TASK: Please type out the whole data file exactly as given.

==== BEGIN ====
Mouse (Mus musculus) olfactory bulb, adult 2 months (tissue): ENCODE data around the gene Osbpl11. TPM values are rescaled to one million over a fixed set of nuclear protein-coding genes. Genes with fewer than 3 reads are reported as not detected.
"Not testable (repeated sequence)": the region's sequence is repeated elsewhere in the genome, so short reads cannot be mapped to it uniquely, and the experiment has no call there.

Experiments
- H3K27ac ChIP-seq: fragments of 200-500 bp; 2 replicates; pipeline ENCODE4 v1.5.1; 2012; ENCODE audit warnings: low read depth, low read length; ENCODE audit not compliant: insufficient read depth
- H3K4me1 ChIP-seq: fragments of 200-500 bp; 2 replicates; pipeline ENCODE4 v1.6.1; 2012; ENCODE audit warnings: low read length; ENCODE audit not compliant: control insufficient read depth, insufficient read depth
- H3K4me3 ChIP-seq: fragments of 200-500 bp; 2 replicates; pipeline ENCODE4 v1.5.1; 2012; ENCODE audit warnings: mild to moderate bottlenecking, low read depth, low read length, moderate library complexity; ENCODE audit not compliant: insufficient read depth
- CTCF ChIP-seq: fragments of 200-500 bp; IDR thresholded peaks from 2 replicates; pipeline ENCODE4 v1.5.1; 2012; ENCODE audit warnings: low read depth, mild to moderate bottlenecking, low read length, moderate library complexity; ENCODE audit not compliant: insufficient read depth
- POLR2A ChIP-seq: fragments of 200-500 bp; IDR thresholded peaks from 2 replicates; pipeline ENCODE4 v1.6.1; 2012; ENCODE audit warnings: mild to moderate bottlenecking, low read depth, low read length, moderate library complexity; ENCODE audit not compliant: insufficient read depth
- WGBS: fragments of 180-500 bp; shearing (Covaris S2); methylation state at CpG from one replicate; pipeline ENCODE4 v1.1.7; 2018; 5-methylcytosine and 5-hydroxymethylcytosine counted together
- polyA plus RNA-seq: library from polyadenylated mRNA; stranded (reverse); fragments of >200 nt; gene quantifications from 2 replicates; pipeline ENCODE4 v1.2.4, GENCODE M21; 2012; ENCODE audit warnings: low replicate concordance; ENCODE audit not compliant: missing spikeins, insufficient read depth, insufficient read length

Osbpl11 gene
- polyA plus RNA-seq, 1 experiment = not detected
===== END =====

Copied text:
Mouse (Mus musculus) olfactory bulb, adult 2 months (tissue): ENCODE data around the gene Osbpl11. TPM values are rescaled to one million over a fixed set of nuclear protein-coding genes. Genes with fewer than 3 reads are reported as not detected.
"Not testable (repeated sequence)": the region's sequence is repeated elsewhere in the genome, so short reads cannot be mapped to it uniquely, and the experiment has no call there.

Experiments
- H3K27ac ChIP-seq: fragments of 200-500 bp; 2 replicates; pipeline ENCODE4 v1.5.1; 2012; ENCODE audit warnings: low read depth, low read length; ENCODE audit not compliant: insufficient read depth
- H3K4me1 ChIP-seq: fragments of 200-500 bp; 2 replicates; pipeline ENCODE4 v1.6.1; 2012; ENCODE audit warnings: low read length; ENCODE audit not compliant: control insufficient read depth, insufficient read depth
- H3K4me3 ChIP-seq: fragments of 200-500 bp; 2 replicates; pipeline ENCODE4 v1.5.1; 2012; ENCODE audit warnings: mild to moderate bottlenecking, low read depth, low read length, moderate library complexity; ENCODE audit not compliant: insufficient read depth
- CTCF ChIP-seq: fragments of 200-500 bp; IDR thresholded peaks from 2 replicates; pipeline ENCODE4 v1.5.1; 2012; ENCODE audit warnings: low read depth, mild to moderate bottlenecking, low read length, moderate library complexity; ENCODE audit not compliant: insufficient read depth
- POLR2A ChIP-seq: fragments of 200-500 bp; IDR thresholded peaks from 2 replicates; pipeline ENCODE4 v1.6.1; 2012; ENCODE audit warnings: mild to moderate bottlenecking, low read depth, low read length, moderate library complexity; ENCODE audit not compliant: insufficient read depth
- WGBS: fragments of 180-500 bp; shearing (Covaris S2); methylation state at CpG from one replicate; pipeline ENCODE4 v1.1.7; 2018; 5-methylcytosine and 5-hydroxymethylcytosine counted together
- polyA plus RNA-seq: library from polyadenylated mRNA; stranded (reverse); fragments of >200 nt; gene quantifications from 2 replicates; pipeline ENCODE4 v1.2.4, GENCODE M21; 2012; ENCODE audit warnings: low replicate concordance; ENCODE audit not compliant: missing spikeins, insufficient read depth, insufficient read length

Osbpl11 gene
- polyA plus RNA-seq, 1 experiment = not detected